Fire Safety (England) Regulations 2022


On the 23rd January 2023 the Fire Safety (England) Regulations 2022 ("the FSR") came into force. The FSR were laid under article 24 of the Regulatory Reform (Fire Safety) Order 2005.

They impose requirements on those building owners or managers  who are "responsible persons" namely the persons responsible for the safety of themselves and others who use a "regulated premises". A regulated premises is a premises to which the public have or are permitted access . What is required of the responsible person differs according to the height of the building. The responsible person is usually the freehold owner or landlord of the building.

The Fire Safety (England) Regulations 2022:

All Buildings:

Some parts of the regulations apply to all multi-occupied residential buildings which contain two or more sets of domestic premises irrespective of the height of the building. The responsible person is required to:

  • Fire safety instructions: Display fire safety instructions in a manner that is easy for residents to understand. This includes the evacuation strategy for the building, guidance on how to report a fire, and any other guidance for residents in the event of a fire.
  • Fire door information: Provide information to residents relating to the importance of fire doors in fire safety e.g., ensuring they are kept shut when not in use. 

Residential Buildings over 11 metres:

For residential buildings over 11 metres the responsible person is required to:

  • Fire doors: undertake annual checks of flat entrance doors and quarterly checks of all fire doors in the common parts.

High-rise residential buildings:

The FSR describe a high-rise residential as a building containing two or more sets of domestic premises that is at least 18 metres above ground level or has at least seven storeys.

Building standards and the regulations become more restrictive at this height as fire-fighting tactics change. The responsible person is required to share information electronically about their building to Fire and Rescue Services. This ensures that the Fire Service has the information it needs to respond adequately to potentially the most complex fires.

Under the FSR responsible persons are also required to:

  • External wall systems: Provide their local Fire Service information about the design of the external walls of buildings (including construction materials) and to inform the Fire Service any material changes to these walls. Also, they are required to provide information in relation to any identified risk that the design materials gives rise to, and mitigating steps taken.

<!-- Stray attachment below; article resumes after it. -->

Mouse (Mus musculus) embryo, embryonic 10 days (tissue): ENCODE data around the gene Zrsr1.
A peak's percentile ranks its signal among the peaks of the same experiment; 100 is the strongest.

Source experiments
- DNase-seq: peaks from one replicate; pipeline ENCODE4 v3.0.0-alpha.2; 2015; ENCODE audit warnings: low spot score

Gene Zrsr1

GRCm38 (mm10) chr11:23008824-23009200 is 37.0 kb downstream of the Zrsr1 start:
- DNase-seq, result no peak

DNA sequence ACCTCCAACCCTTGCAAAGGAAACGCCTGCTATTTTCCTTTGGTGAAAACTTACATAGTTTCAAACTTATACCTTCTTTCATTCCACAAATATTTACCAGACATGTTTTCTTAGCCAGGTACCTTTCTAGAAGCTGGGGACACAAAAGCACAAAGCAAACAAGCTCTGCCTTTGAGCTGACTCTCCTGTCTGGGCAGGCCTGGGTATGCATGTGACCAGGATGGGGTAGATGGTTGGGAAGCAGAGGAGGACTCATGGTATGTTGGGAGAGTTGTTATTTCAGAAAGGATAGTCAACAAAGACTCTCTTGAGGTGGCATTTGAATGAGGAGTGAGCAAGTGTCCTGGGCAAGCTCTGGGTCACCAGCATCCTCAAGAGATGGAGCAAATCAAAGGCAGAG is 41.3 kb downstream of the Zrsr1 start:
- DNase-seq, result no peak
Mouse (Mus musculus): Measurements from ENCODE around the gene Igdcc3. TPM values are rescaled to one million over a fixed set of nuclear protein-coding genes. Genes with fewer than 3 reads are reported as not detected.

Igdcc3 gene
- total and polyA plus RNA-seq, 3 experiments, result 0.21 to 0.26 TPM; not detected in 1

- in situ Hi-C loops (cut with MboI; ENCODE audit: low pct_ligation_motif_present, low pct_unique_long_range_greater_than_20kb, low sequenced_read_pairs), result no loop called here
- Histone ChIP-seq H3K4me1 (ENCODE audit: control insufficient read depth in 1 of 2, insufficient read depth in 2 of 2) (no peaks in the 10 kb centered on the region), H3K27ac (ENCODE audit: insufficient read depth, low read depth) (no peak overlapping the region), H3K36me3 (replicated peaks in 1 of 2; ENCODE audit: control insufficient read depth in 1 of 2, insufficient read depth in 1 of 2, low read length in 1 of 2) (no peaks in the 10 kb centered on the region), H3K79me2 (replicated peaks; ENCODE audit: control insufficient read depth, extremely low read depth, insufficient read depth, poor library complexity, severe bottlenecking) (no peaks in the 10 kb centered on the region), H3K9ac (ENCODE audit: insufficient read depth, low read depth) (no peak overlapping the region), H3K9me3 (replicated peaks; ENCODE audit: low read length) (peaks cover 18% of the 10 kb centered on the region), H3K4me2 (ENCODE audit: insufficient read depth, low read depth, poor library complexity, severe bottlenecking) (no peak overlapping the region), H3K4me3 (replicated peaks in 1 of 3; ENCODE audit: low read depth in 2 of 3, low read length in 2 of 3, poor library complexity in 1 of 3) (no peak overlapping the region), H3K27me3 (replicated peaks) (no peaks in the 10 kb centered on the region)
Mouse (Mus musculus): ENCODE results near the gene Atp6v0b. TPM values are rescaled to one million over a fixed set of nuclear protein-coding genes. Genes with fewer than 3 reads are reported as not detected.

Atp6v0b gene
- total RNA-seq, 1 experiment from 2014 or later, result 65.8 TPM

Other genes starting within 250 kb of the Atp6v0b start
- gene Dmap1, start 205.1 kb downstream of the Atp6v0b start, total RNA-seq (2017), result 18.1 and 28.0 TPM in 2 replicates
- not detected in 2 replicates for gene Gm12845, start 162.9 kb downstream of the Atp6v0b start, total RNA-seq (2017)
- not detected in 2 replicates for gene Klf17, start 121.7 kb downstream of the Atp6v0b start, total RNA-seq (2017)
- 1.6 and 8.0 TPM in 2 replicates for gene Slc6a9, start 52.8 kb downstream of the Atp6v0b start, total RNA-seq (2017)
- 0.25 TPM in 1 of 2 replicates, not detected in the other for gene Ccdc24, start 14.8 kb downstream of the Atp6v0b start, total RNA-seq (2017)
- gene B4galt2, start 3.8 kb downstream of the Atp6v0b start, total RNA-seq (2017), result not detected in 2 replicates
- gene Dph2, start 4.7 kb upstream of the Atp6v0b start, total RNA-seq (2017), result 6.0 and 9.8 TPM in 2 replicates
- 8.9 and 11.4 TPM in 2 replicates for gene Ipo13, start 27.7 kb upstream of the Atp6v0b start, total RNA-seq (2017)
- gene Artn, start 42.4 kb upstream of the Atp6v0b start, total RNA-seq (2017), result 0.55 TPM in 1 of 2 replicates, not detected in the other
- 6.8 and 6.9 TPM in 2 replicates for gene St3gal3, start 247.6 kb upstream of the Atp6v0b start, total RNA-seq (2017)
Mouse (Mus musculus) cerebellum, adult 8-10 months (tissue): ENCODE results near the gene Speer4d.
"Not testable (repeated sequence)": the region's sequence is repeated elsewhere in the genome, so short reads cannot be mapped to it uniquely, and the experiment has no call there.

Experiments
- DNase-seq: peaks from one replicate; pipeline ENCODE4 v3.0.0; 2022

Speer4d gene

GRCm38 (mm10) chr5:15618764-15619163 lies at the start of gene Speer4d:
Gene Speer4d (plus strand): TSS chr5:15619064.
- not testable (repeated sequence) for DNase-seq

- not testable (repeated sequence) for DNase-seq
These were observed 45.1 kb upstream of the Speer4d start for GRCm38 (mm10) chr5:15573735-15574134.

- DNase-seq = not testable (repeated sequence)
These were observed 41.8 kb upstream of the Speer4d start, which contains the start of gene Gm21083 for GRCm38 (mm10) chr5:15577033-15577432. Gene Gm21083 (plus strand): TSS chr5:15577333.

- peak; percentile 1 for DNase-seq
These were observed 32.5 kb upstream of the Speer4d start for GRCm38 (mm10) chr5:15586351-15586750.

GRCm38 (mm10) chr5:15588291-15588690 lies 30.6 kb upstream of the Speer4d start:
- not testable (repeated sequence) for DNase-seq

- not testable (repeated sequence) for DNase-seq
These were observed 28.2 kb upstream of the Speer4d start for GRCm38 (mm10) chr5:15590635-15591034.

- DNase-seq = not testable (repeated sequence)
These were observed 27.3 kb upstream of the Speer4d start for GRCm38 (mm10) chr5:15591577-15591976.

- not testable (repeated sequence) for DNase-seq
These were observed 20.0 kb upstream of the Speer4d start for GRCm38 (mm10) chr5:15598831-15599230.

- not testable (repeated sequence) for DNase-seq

• Building plans: Provide their local Fire Service with up-to-date electronic building floor plans and to place a hard copy of these plans, alongside a single page building plan which identifies key for fighting equipment, in a secure information box on site.
  • Information boxes: Install and maintain a secure information box containing contact details for the responsible person, as well as floor plans and building plans.
  •  Lifts and other firefighting equipment Carry out monthly checks of the fire lifts and evacuation lifts in their building, and firefighting equipment within the building. They are also required to report any defective lifts or equipment to their local Fire Service as soon as possible. If the fault cannot be fixed within 24 hours, they are to record the outcome of checks and make them accessible to building residents.
  • Wayfinding signage: Install signage visible in low light or smoky conditions that identifies flat and floor numbers in the stairwells of relevant buildings.

The FSR made it a legal requirement for responsible persons to provide information to Fire and Rescue to assist them to plan and, where applicable, provide an effective operational response. The FSR also requires responsible persons in multi-occupied residential buildings which are high-rise buildings as well as those above 11 metres in height, to provide additional safety measures.

Sanctions for non-compliance (under Fire Safety Order)

Failure to comply with the FSR could lead to a minor penalty of up to £5000. Major penalties can have unlimited fines and up to 2 years in prison


Following the Hackett Review and the Grenfell Tower Inquiry, the Government continues to implement new legislation and all additional compliance-related duties may be seen as burdensome on responsible persons. However, the FSR have been widely welcomed as a proportionate response that will improve the safety of people in multi-occupied buildings.

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